Bad luck travels in pairs. On the same day in Beaufort, South Carolina, at around 9:30 p.m., lightning struck the Redding residence and it burned to the ground. Melia, the children, her parents and 3 dogs barely escaped with their lives. Everything was destroyed, including Melia’s wedding ring. Aside from his own safety, Bill now had something else to worry about – his family back home.
Her father rented a beach house on nearby Fripp Island and Melia and the children stayed with them. “I did a lot of walking on the beach,” she says. “I would look across the Atlantic Ocean and think, he’s straight across there somewhere.” And Winter was missing her and the children, and counting the days until he could go home. If everything went well, he’d be home for Thanksgiving. He had recently sent roses to Melia.
“If I could afford it,” he wrote her, “I’d send roses everyday of our life because you are the rose of my life. He promised her they would go shopping for a wedding ring when he got home. The nearby Beirut Airport came under attack and Pan Am stopped flying. Mail slowed to a trickle. On July 23, he wrote Melia that he had finished reading Centennial and had started Hawaii… “lot of shooting up in the hills… 137 days left.” To add more misery to his life, Winter got “really sick” with food poisoning. “Beirut Boogie,” he called it, “stomach cramps and diarrhea 12-13 times a day.” “I need you to hold on to,” he wrote. Attending church was helpful. “The mosquitoes eating me up tonight… It won’t be long until we’re together again.”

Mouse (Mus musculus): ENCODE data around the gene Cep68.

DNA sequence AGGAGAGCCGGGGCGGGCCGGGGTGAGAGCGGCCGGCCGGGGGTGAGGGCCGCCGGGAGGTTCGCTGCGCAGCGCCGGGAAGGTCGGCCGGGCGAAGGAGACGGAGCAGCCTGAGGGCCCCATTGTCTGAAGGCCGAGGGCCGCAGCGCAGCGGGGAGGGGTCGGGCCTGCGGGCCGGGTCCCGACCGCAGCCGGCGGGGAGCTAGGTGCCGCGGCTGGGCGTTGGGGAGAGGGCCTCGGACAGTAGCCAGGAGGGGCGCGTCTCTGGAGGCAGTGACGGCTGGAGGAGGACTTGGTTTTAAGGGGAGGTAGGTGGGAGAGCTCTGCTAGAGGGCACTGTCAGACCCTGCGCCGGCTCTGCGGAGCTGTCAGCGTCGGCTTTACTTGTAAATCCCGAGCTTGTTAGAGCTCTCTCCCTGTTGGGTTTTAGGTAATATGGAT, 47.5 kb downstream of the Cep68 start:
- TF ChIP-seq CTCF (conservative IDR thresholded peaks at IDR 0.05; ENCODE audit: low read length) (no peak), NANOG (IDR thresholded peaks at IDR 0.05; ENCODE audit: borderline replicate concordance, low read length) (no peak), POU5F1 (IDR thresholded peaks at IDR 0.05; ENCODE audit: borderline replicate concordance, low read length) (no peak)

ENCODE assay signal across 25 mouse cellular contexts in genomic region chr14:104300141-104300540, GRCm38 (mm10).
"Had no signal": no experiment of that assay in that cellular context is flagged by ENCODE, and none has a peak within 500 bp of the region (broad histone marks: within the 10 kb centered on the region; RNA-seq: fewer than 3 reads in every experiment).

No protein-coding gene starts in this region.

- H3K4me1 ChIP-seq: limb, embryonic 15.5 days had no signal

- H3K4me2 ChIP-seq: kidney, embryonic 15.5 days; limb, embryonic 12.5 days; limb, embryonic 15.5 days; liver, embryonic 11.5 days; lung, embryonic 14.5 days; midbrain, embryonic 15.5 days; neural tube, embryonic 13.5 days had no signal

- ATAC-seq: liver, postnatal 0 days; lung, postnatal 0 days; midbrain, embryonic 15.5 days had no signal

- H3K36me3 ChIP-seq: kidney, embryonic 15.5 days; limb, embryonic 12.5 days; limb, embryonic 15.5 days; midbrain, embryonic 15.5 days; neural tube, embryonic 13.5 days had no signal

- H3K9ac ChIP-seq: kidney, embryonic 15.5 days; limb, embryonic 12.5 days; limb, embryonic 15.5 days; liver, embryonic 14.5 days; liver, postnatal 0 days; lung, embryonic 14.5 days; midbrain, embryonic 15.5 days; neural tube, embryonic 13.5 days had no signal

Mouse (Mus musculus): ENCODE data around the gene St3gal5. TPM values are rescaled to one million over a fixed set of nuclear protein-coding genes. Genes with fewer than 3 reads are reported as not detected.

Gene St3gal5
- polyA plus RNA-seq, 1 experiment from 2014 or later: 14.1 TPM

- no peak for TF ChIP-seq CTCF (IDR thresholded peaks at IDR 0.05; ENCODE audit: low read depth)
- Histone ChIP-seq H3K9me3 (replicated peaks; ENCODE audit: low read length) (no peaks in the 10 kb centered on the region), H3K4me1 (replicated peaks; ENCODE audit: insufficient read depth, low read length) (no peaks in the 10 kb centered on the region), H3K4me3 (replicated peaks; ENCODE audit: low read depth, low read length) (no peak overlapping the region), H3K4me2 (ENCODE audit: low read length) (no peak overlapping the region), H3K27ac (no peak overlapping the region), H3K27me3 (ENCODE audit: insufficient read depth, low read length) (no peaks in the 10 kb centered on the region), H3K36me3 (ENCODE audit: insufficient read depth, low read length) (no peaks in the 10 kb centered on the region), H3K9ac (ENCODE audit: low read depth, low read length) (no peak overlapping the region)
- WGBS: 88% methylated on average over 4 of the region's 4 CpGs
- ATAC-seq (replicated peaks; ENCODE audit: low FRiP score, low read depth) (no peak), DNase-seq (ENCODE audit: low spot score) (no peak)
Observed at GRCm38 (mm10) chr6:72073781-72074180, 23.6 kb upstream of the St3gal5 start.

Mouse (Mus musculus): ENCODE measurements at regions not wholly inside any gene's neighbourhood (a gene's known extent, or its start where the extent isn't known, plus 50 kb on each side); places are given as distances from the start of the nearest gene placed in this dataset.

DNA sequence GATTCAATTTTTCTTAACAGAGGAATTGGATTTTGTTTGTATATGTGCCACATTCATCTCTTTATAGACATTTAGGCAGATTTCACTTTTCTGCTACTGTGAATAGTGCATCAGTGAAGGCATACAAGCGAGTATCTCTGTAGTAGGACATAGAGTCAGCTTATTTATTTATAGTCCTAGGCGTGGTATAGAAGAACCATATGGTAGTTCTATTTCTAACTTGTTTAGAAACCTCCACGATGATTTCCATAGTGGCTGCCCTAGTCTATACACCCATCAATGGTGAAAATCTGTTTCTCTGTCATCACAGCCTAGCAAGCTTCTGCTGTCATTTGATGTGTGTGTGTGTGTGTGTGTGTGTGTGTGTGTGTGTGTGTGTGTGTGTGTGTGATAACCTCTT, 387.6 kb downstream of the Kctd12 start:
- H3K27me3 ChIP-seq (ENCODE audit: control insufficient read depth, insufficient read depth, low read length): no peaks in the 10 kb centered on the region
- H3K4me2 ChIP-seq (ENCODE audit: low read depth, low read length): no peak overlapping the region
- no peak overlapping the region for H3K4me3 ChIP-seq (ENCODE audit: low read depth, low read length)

Winter always asked about his children. “Tell Michael, he’s doing real well with his writing. I’m proud of him and of you teaching him. I know Mandy will do as well when she gets older.”